In Summary
  • I bought my jumpsuit in Eastleigh like four months. The designer in charge of costume picked it as the first option from the many outfits that I had carried to Sauti Sol’s video shoot.
  • I can’t believe that one video has brought so much inspiration and a new wave of appreciation from all over the world.
  • Always believe in yourself; others will support your passion if you make them believe in what you do.

She is a dancer, choreographer and a costume manager at Sarakasi Trust. Her “Odi” dance and iconic jumpsuit on the “Short N Sweet” music video by Sauti Sol featuring Nyashinski has taken Kenya by storm. She spoke to BONIFACE NYAGA on life as a dance queen.

Your outfit has become very iconic with your rise to fame. Where did you get it and how much was it?

The designer in charge of costume picked it as the first option from the many outfits that I had carried to Sauti Sol’s video shoot. I bought it in Eastleigh like four months ago but that was the first time I actually wore it. I am glad it was a jumpsuit; it’s the right outfit that really flattered my body and complemented the dance.

 

When did you first realise that you were becoming a celebrity?

Well, I don't believe I am a celeb. I am just lucky that more Kenyans got to know about Aggie, even though she has been around for a long time. I call it God’s time.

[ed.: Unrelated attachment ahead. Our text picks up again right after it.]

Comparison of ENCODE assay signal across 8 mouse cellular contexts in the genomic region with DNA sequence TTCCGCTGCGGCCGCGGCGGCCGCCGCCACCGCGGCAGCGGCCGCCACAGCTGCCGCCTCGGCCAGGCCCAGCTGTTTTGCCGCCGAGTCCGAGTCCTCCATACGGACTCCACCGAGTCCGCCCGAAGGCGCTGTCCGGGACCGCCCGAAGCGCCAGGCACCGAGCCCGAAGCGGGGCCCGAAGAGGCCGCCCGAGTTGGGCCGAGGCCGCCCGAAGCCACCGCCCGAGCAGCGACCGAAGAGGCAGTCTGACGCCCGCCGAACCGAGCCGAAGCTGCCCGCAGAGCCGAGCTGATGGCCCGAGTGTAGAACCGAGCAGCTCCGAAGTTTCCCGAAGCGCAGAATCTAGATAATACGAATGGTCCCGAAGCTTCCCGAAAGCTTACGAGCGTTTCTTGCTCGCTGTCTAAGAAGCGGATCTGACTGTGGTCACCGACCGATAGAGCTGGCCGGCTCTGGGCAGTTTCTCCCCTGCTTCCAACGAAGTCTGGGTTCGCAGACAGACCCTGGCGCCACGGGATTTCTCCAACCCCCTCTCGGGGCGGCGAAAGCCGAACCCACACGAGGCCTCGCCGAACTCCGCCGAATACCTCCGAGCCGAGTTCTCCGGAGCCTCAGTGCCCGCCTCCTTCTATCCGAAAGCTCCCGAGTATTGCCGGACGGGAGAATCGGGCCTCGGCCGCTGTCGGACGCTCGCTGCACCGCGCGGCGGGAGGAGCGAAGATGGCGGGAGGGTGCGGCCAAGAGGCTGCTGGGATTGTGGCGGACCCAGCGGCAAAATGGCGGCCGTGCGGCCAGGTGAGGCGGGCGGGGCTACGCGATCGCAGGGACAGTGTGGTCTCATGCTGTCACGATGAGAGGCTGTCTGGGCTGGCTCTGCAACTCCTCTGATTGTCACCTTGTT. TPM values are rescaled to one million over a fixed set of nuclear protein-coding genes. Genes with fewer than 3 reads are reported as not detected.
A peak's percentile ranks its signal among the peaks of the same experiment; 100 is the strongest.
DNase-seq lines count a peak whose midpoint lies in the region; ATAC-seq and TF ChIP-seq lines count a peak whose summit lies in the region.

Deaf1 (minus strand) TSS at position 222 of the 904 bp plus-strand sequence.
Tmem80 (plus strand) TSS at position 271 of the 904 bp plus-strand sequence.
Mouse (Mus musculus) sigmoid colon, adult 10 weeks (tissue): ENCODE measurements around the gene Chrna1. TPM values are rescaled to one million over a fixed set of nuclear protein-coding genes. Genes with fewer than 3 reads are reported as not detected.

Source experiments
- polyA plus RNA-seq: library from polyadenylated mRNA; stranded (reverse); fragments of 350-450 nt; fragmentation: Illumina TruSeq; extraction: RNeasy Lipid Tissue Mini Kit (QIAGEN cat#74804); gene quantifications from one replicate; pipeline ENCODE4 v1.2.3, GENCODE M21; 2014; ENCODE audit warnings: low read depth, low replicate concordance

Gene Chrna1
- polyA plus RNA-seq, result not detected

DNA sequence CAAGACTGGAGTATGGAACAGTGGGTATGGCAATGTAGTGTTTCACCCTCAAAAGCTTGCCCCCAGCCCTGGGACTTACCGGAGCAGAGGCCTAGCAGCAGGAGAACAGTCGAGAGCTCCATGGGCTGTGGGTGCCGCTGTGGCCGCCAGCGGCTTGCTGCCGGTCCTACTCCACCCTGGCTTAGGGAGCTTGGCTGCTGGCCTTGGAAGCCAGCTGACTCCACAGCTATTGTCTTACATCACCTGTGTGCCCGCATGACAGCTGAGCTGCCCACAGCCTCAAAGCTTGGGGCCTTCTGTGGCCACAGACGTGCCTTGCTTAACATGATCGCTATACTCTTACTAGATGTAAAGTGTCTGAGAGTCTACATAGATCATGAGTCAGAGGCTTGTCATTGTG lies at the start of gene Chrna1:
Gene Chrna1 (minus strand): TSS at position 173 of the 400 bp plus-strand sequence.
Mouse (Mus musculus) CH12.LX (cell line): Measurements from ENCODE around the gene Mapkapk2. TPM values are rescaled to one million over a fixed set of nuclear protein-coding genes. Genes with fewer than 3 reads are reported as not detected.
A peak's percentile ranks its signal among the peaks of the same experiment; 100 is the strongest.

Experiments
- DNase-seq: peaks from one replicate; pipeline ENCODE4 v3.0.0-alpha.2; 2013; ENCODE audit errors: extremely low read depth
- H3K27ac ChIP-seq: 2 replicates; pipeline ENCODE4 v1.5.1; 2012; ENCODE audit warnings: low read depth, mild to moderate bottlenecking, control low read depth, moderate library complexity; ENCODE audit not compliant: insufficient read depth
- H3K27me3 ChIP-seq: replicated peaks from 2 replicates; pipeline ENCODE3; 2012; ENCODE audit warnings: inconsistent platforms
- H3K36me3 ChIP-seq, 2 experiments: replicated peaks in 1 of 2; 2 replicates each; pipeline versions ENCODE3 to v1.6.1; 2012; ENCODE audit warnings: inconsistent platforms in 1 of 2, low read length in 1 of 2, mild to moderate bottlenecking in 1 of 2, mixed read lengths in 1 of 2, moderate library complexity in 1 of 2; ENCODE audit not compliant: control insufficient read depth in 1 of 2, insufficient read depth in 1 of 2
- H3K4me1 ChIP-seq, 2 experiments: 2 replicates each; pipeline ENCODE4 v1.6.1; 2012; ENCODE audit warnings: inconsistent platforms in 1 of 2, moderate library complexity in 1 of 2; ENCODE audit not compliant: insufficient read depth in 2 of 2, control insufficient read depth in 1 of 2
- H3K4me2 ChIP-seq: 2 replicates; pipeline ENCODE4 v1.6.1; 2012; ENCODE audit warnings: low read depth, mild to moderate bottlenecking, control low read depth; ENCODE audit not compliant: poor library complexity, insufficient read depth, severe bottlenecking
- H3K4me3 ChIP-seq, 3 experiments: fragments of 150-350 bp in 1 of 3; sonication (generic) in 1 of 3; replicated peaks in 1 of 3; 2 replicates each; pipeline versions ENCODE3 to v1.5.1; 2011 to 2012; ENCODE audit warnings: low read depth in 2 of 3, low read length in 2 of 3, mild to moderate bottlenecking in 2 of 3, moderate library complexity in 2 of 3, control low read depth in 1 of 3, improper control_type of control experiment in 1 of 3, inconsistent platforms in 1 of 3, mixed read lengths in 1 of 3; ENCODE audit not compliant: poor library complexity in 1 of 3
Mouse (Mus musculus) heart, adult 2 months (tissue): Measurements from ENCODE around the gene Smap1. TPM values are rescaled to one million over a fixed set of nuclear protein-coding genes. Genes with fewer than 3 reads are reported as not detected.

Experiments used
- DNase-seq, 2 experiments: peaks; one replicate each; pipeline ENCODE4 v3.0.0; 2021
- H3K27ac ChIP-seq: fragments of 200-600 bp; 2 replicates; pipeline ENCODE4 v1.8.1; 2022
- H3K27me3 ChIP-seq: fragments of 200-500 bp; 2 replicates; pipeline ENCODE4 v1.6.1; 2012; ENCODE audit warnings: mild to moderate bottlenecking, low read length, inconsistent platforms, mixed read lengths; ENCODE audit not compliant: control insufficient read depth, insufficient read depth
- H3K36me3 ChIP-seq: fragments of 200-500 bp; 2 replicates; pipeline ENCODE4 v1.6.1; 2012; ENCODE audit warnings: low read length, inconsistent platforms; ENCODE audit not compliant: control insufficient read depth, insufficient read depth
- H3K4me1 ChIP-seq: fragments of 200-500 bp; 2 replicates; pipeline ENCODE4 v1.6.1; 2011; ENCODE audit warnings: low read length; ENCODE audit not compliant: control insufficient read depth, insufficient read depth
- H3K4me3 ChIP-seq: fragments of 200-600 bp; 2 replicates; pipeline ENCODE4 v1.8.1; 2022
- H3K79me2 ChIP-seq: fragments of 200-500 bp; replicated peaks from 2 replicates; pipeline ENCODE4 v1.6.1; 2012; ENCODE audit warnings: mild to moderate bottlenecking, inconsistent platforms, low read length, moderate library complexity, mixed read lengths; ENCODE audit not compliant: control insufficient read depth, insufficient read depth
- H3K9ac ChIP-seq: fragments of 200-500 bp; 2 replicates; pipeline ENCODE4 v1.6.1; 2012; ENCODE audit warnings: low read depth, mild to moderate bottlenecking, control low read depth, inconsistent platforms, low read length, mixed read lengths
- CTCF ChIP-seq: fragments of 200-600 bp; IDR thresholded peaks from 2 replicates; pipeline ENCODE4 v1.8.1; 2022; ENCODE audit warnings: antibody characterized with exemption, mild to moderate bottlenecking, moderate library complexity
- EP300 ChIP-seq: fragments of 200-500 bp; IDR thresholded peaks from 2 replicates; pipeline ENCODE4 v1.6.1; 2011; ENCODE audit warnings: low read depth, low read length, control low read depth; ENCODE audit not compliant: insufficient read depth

How has your new-found fame changed your life?

People greet me more often now, which I love despite being a quiet person. I have more social media friends, so I am always online trying to chat with my fans, as I mentor some. My neighbours are a bit shocked to realise that I am the same chick who has been living next to them all this time.

However, I still buy sukuma or beans where I used to, go to Gikomba to buy fish, walk to work and board matatus. In fact, believe it or not, this has humbled me.

 

What is the weirdest thing that has happened to you since you became so famous?

I am just shocked how things escalated from a simple dance. I can’t believe that one video has brought so much inspiration and a new wave of appreciation from all over the world.

 

When did you first realise that you would do this (dance) as a career?

As a passion, it started a very long time ago. As a career I would say about six years ago. I did not go to any school, I was lucky to work at the best dance company in Africa, Sarakasi Trust. The persistent and relentless effort of my teachers Edu Ooro, choreographer Oscar Mwalo, Teacher Sly and Renee Githinji shaped me.

I am now working my way up to be one of the best dancers, trainers, and choreographers in Kenya. It has taken hard work, research, discipline, prayers, passion to be the fearless, fine dancer and choreographer that I am.

 

Which other projects have you been involved with?

I did Niko na Safaricom in 2013 and appeared in several videos. Outside the country, I have done cultural programmes in Holland, Phoenix Circus Theatre in France and a launch in Nigeria, just to mention a few. About two months ago I performed at Formula 1 in Bahrain, and as of Saturday I am now a certified Zumba instructor, so I will begin classes very soon.

Page 1 of 2